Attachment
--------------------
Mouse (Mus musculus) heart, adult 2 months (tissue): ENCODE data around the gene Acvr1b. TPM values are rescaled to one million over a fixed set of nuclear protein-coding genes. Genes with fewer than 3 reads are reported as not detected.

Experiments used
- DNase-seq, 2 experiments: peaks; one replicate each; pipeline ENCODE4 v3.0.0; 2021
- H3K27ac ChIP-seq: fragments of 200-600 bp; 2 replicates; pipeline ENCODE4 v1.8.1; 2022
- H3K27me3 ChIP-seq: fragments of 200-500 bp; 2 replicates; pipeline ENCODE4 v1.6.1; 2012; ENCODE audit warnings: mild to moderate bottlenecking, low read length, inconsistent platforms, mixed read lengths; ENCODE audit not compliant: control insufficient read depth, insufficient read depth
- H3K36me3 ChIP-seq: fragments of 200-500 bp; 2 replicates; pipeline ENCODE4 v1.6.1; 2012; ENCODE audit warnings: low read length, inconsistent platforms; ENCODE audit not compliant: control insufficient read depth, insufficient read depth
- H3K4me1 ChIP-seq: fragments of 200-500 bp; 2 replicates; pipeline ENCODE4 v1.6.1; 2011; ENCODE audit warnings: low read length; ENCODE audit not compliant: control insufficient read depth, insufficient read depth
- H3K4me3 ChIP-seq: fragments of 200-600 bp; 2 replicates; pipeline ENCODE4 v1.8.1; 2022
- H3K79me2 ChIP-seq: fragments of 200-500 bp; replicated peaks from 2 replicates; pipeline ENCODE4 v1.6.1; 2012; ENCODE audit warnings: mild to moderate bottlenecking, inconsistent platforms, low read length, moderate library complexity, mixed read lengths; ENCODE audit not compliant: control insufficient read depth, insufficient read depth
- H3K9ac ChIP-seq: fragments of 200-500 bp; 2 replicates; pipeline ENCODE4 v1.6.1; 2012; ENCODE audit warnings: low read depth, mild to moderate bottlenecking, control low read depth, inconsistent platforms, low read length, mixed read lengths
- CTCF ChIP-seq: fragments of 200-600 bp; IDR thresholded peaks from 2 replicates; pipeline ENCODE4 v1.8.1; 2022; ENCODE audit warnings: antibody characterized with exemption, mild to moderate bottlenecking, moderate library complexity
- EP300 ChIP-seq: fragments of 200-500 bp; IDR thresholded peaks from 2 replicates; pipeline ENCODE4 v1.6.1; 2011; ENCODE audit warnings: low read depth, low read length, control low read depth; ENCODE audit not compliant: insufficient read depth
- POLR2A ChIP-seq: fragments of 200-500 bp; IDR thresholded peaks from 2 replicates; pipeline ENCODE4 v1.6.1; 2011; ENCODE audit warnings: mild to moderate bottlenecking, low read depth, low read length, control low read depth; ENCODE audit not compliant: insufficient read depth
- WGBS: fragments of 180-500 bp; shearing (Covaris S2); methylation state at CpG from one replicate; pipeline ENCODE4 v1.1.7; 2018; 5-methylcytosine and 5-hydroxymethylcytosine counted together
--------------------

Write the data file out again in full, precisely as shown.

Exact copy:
Mouse (Mus musculus) heart, adult 2 months (tissue): ENCODE data around the gene Acvr1b. TPM values are rescaled to one million over a fixed set of nuclear protein-coding genes. Genes with fewer than 3 reads are reported as not detected.

Experiments used
- DNase-seq, 2 experiments: peaks; one replicate each; pipeline ENCODE4 v3.0.0; 2021
- H3K27ac ChIP-seq: fragments of 200-600 bp; 2 replicates; pipeline ENCODE4 v1.8.1; 2022
- H3K27me3 ChIP-seq: fragments of 200-500 bp; 2 replicates; pipeline ENCODE4 v1.6.1; 2012; ENCODE audit warnings: mild to moderate bottlenecking, low read length, inconsistent platforms, mixed read lengths; ENCODE audit not compliant: control insufficient read depth, insufficient read depth
- H3K36me3 ChIP-seq: fragments of 200-500 bp; 2 replicates; pipeline ENCODE4 v1.6.1; 2012; ENCODE audit warnings: low read length, inconsistent platforms; ENCODE audit not compliant: control insufficient read depth, insufficient read depth
- H3K4me1 ChIP-seq: fragments of 200-500 bp; 2 replicates; pipeline ENCODE4 v1.6.1; 2011; ENCODE audit warnings: low read length; ENCODE audit not compliant: control insufficient read depth, insufficient read depth
- H3K4me3 ChIP-seq: fragments of 200-600 bp; 2 replicates; pipeline ENCODE4 v1.8.1; 2022
- H3K79me2 ChIP-seq: fragments of 200-500 bp; replicated peaks from 2 replicates; pipeline ENCODE4 v1.6.1; 2012; ENCODE audit warnings: mild to moderate bottlenecking, inconsistent platforms, low read length, moderate library complexity, mixed read lengths; ENCODE audit not compliant: control insufficient read depth, insufficient read depth
- H3K9ac ChIP-seq: fragments of 200-500 bp; 2 replicates; pipeline ENCODE4 v1.6.1; 2012; ENCODE audit warnings: low read depth, mild to moderate bottlenecking, control low read depth, inconsistent platforms, low read length, mixed read lengths
- CTCF ChIP-seq: fragments of 200-600 bp; IDR thresholded peaks from 2 replicates; pipeline ENCODE4 v1.8.1; 2022; ENCODE audit warnings: antibody characterized with exemption, mild to moderate bottlenecking, moderate library complexity
- EP300 ChIP-seq: fragments of 200-500 bp; IDR thresholded peaks from 2 replicates; pipeline ENCODE4 v1.6.1; 2011; ENCODE audit warnings: low read depth, low read length, control low read depth; ENCODE audit not compliant: insufficient read depth
- POLR2A ChIP-seq: fragments of 200-500 bp; IDR thresholded peaks from 2 replicates; pipeline ENCODE4 v1.6.1; 2011; ENCODE audit warnings: mild to moderate bottlenecking, low read depth, low read length, control low read depth; ENCODE audit not compliant: insufficient read depth
- WGBS: fragments of 180-500 bp; shearing (Covaris S2); methylation state at CpG from one replicate; pipeline ENCODE4 v1.1.7; 2018; 5-methylcytosine and 5-hydroxymethylcytosine counted together